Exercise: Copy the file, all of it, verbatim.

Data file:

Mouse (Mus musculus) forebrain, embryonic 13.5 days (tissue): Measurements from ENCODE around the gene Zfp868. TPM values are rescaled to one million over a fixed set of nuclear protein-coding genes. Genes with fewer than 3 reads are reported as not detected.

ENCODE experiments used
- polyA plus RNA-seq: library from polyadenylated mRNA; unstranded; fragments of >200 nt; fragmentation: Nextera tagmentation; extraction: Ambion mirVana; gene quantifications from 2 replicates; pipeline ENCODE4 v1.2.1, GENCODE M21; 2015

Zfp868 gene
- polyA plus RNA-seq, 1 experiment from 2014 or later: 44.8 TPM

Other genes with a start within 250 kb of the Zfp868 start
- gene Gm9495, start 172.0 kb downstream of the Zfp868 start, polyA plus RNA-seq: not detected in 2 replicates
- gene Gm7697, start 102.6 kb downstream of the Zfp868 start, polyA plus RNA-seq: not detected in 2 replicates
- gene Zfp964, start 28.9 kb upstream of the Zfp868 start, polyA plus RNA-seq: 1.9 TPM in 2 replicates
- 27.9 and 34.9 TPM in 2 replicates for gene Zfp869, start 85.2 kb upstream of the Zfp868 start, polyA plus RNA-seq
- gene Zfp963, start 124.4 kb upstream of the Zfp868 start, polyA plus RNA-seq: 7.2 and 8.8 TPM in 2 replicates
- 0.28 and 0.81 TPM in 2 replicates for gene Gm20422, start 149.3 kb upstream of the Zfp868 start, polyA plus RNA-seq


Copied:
Mouse (Mus musculus) forebrain, embryonic 13.5 days (tissue): Measurements from ENCODE around the gene Zfp868. TPM values are rescaled to one million over a fixed set of nuclear protein-coding genes. Genes with fewer than 3 reads are reported as not detected.

ENCODE experiments used
- polyA plus RNA-seq: library from polyadenylated mRNA; unstranded; fragments of >200 nt; fragmentation: Nextera tagmentation; extraction: Ambion mirVana; gene quantifications from 2 replicates; pipeline ENCODE4 v1.2.1, GENCODE M21; 2015

Zfp868 gene
- polyA plus RNA-seq, 1 experiment from 2014 or later: 44.8 TPM

Other genes with a start within 250 kb of the Zfp868 start
- gene Gm9495, start 172.0 kb downstream of the Zfp868 start, polyA plus RNA-seq: not detected in 2 replicates
- gene Gm7697, start 102.6 kb downstream of the Zfp868 start, polyA plus RNA-seq: not detected in 2 replicates
- gene Zfp964, start 28.9 kb upstream of the Zfp868 start, polyA plus RNA-seq: 1.9 TPM in 2 replicates
- 27.9 and 34.9 TPM in 2 replicates for gene Zfp869, start 85.2 kb upstream of the Zfp868 start, polyA plus RNA-seq
- gene Zfp963, start 124.4 kb upstream of the Zfp868 start, polyA plus RNA-seq: 7.2 and 8.8 TPM in 2 replicates
- 0.28 and 0.81 TPM in 2 replicates for gene Gm20422, start 149.3 kb upstream of the Zfp868 start, polyA plus RNA-seq